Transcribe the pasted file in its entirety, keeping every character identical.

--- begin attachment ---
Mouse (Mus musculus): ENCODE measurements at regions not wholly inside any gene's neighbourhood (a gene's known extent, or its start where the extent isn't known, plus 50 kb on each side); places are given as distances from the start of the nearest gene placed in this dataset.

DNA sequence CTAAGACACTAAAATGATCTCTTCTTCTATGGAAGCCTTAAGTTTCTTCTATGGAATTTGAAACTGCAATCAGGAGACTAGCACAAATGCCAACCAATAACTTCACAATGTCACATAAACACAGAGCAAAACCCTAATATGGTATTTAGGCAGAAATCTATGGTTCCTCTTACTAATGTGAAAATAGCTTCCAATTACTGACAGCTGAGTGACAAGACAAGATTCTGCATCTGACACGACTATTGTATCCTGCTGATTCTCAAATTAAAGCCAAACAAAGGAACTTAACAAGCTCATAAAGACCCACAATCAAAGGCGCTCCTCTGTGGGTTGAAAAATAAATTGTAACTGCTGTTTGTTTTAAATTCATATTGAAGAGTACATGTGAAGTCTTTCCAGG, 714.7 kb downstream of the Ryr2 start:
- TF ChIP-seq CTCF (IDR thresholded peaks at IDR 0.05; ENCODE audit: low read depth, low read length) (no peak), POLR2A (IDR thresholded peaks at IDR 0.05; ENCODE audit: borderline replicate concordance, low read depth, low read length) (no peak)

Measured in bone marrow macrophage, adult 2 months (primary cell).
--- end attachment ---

Mouse (Mus musculus): ENCODE measurements at regions not wholly inside any gene's neighbourhood (a gene's known extent, or its start where the extent isn't known, plus 50 kb on each side); places are given as distances from the start of the nearest gene placed in this dataset.

DNA sequence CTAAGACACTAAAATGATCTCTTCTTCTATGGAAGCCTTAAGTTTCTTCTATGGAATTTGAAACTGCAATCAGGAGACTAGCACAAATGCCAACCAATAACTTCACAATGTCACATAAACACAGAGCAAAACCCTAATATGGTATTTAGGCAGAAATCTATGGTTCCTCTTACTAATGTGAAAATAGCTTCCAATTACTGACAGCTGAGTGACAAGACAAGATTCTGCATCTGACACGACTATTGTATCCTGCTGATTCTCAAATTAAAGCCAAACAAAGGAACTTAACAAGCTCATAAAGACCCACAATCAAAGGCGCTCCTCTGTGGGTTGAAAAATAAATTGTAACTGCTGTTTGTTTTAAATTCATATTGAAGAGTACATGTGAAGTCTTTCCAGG, 714.7 kb downstream of the Ryr2 start:
- TF ChIP-seq CTCF (IDR thresholded peaks at IDR 0.05; ENCODE audit: low read depth, low read length) (no peak), POLR2A (IDR thresholded peaks at IDR 0.05; ENCODE audit: borderline replicate concordance, low read depth, low read length) (no peak)

Measured in bone marrow macrophage, adult 2 months (primary cell).